Encouraging him to go to detox is useless. While he was incarcerated the last time, he was put in the jail's detox program and forced to attend AA meetings, emphasis on "forced". You can guess how well that worked...his eyes were bright pink and swimming when I turned on my porch light.
I've really hit my limit. I can't drunk-sit him anymore. I wish the fuzz would get wise to his slick, fast-talking BS and lock him up again. That way he'd have somewhere to stay and I wouldn't have to worry about my liquor or my dogs disappearing.
Tuesday, December 7, 2010
Sometimes, our relationships resemble the sand mandala by default. We assemble them carefully, and when the time comes, we dismantle them and offer their basic elements back whence they originated.
About a year ago, I began putting together a figurative sand mandala. It was born of memory, and took shape over the course of several months before it fixed in place on May 15th. It only survived a couple of months before the lines of the figures began to blur, and I found myself frantically sweeping at the edges, trying to keep the image from distorting into an indistinct lump.
Around midsummer, it became obvious that it was a fruitless chore. I put far more effort into avoiding the impending disruption of this fragile thing than was merited; it was superficial, something transient that represented a long-abandoned reality. It's December now, and a year has passed from the first moments when I gathered the elements together to the point at which my little stab at recapturing something I wish I'd never lost was no more than a pile of sand.
It slipped through my fingers against my will, but grasping at sand never yields much. I'm torn between sweeping what's left of it up and pouring it away, or jealously guarding the vague remains. In many ways, I am as much the sand as the keeper of it, allowed to slip away again.
The third time is the charm. It's time to accept my irrelevance, fold my tent, and nurse my bruised feelings for the last time. Well, that's what I tell myself, anyway.
Saturday, December 4, 2010
My father's idea of decorating the house for the holidays consisted of a wreath on either side of the double front door, under the carriage lamps, and another small wreath on the door at the side porch. I'd long admired the homes with small, twinkling white lights on the bare trees and clear-bulbed electrical candles in the windows, but my father eschewed these things as overkill. Unable to mount my annual campaign from far away at dear old SFU, I expected things to be exactly as usual.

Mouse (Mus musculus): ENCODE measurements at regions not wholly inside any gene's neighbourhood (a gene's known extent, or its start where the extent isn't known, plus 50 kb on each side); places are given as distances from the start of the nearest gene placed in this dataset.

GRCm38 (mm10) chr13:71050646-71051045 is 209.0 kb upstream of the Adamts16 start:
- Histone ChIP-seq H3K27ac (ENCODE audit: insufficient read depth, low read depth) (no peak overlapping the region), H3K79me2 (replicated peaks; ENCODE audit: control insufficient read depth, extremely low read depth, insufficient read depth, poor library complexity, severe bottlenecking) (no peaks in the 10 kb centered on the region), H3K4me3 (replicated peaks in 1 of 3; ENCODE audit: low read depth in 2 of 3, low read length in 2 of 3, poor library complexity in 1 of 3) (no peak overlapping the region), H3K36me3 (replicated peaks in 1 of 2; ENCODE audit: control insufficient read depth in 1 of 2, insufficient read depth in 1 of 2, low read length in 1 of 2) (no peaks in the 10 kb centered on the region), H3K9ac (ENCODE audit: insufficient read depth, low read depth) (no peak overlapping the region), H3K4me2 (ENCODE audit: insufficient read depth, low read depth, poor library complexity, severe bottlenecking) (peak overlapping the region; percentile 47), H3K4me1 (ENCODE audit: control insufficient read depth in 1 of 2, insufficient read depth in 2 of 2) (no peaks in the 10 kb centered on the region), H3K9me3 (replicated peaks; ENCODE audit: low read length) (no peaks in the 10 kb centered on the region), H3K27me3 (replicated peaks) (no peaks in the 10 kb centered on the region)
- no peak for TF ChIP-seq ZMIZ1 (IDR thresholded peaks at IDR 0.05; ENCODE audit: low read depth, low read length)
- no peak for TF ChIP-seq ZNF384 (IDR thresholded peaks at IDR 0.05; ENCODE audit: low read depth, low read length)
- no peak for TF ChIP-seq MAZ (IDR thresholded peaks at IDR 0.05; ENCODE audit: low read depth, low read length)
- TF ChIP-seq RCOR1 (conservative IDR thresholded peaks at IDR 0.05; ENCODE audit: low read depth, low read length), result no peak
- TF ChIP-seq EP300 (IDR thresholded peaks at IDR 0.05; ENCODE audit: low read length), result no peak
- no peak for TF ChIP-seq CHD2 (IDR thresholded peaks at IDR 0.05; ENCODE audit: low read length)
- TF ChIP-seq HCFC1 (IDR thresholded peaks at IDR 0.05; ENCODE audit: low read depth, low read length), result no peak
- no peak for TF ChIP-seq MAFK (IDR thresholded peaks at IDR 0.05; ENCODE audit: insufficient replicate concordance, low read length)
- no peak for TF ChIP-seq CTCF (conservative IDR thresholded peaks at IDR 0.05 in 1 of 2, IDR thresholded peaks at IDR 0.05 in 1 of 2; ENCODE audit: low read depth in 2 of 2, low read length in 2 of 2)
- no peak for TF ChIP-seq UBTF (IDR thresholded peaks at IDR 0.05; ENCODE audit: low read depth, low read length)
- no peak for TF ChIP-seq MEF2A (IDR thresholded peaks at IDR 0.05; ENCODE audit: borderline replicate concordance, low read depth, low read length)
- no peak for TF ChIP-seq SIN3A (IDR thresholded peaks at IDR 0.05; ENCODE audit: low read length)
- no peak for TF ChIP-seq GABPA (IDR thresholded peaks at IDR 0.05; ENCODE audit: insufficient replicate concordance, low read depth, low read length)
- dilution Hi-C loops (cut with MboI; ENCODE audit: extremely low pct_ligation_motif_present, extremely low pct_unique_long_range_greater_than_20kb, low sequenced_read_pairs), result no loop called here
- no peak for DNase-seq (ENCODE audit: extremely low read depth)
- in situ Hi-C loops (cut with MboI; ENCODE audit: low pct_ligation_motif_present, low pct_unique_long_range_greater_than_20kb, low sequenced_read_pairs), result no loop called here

As my mother turned onto our street, I beheld a jam-packed yard with standing Christmas decorations, one of which was an angelic choir that was wired for sound. Santa and his reindeer adorned the lady's rooftop. While Mom lamented the traffic snarls it caused, we took a slow circuit of the streets so I could see our other neighbors' decorations. The Chez faces the top of the circle drive; I was admiring some rustic log reindeer and a hand-painted creche when my mother stopped the car opposite our house. Confused by this, I turned to look forward.
Thousands of tiny white lights glittered on the trees lining the driveway and the front walk. Electric candles blazed in all of the front windows, except my sister's room, which was directly above the front door: in her window, there was a miniature Christmas tree with white lights. The wreaths still hung to either side of the door under the carriage lamps, but now there were matching brass hunting horns on each door.
When I was small, before things soured, I decided that my father could turn the night and stars on and off. I would dance by the back door and chant, "Daddy, do! Daddy, DO!", demanding that he perform his magical feat. I was probably no more than three then, so it took him fifteen years to make another stab at it.